You would need to attach your piece to your driving shaft somehow, but you can make it over-long with your preferred method of attachment in the surplus, then part it down to size and finish the ends afterwards.

If it was possible to drive it with a gear reduction, I think it would help stabilize your feed rate. Now, it may not be a big issue for you, but I find it challenging to maintain a truly constant feed rated by hand. Even using two hands I always experience some variation which shows up in surface finish. A gear (or belt, or whatever) reduction would help.

That's just my 2¢.

# 1 ORF
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Re: Newbie Looking for giddiness

Post by # 1 ORF » Sun May 20, 2012 7:41 pm

Thanks for your 2 cents. I will work on doing away with the hand crank maybe replace it with a worm drive of some kind. I'm not suer I understand your suggestion about the two nuts and spring. Do you mean to use nuts instead of threading the fixture itself ? would you elaborate on that a little. Due to the size of the drawing I did not show the detail of the Brass stock and the acme threaded rod. the acme will have a stud and the brass stock will be drilled and tap I think that will hold the two parts together. I looked in Mc Master Carr for acme stock they had 3/8-10 or 1/2-12 I will take your advice and look for a larger diameter acme. Jim

Torch
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Re: Newbie Looking for giddiness

Post by Torch » Sun May 20, 2012 10:39 pm

This is what happens when I shoot my mouth off without researching things: I didn't even know that 3/8-10 was readily available. However, looking at M-C, I don't see 1/2"-12, just 1/2-10 and 1/2-8.

Ok, for the nuts: If this is something you will be doing regularly, two bronze nuts, separated by a stiff compression spring capture the driving shaft -- really, lead screw would be a better term I guess. The outside of the nuts is fixed to the fixture with set screws or similar, after the spring is compressed somewhat between them. So one nut is pressing on the leading edge of the thread and the other against the trailing edge of the thread. This should prevent vibration that would otherwise be present from the play of a single nut.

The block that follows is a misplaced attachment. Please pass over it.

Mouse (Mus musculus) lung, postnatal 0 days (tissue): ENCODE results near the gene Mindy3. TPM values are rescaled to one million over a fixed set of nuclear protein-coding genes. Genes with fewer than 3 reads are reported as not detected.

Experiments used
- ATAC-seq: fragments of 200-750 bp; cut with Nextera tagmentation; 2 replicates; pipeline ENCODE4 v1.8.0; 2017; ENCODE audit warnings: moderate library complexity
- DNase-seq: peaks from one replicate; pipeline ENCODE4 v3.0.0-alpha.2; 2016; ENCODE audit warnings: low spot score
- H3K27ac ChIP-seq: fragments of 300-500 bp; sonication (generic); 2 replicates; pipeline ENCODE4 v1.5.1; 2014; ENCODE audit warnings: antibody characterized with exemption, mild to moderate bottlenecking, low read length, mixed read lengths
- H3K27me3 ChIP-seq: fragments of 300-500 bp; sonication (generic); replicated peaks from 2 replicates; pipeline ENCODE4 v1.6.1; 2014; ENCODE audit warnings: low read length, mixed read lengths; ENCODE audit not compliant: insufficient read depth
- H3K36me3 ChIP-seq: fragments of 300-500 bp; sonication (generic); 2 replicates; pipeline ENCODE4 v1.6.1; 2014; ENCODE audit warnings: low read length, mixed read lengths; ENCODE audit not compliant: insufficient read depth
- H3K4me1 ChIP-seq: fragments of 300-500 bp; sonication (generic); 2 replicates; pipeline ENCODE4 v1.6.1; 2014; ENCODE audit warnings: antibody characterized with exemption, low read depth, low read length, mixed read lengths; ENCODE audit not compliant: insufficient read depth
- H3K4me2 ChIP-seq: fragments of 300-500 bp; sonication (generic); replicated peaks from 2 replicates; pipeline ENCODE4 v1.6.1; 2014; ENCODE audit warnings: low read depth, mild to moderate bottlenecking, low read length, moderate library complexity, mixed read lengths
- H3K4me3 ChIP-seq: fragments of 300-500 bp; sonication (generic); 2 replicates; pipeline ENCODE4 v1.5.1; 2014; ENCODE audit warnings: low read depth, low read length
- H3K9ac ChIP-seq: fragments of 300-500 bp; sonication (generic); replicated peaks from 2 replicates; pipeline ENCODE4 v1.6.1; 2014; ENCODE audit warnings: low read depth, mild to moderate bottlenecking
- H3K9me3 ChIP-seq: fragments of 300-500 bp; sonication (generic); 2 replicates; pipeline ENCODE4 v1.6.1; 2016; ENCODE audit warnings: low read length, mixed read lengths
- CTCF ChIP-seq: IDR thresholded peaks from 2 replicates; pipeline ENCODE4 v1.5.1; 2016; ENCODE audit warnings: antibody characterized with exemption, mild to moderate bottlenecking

The more the spring is compressed, the greater the resistance to backlash and the less chatter you are likely to see, BUT the nuts will wear faster and the lead screw will be harder to turn. If this is a one-off project, you could probably get away with tapping the fixture in place of one nut and using one brass nut (separated by the spring, of course) to absorb the back-lash. Bronze is better for long-term use, brass is much cheaper!

This might not be absolutely necessary, but the 3-in-1 is not the most rigid milling machine to begin with and cutting a spiral slot with a hand-cranked fixture is just going to add to the effects of vibration if there is any play in the mechanism -- I think. But I've never tried to do what you propose so I could well be wrong! Hopefully Harold or Jose will be along soon to offer the benefit of their greater experience. (Jose used to have a 3-in-1 himself, IIRC).

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Re: Newbie Looking for giddiness

Post by Harold_V » Mon May 21, 2012 12:39 am

I wish I was able to lend some thoughts to this project, but I am not able to see the part adequately, so the form of the screw is not apparent. For some reason, I can't open the second one, and the first one is too small to make any determinations.

I'm of the opinion that the screw idea has merit, in particular if the parts are to be made of brass or bronze. A snug fit of the threads to help control self feeding (hogging) is a good idea. Success may be within reach, even by hand cranking, assuming the depth of cut is reasonable.

The most critical consideration is the form of the thread, or gear tooth. Can it be described, or a larger drawing provided?

On the topic of sizes of posted drawings and pictures. The board software automatically sizes large attachments to thumbnails, which can then be clicked by readers for a larger view. That makes downloading the thread faster for folks with a dialup. A respectable sized drawing can be posted (800 pixels in width, for example) so detail is easily seen. Keep file size low, to preserve disc space on the server. A 100 kb file is generally more than large enough to provide adequate detail.

Harold
Wise people talk because they have something to say. Fools talk because they have to say something.

Torch
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Location: Muskoka

Re: Newbie Looking for giddiness

Post by Torch » Mon May 21, 2012 9:07 am

I darkened it up a bit, here's what he wants to make:
Worm .png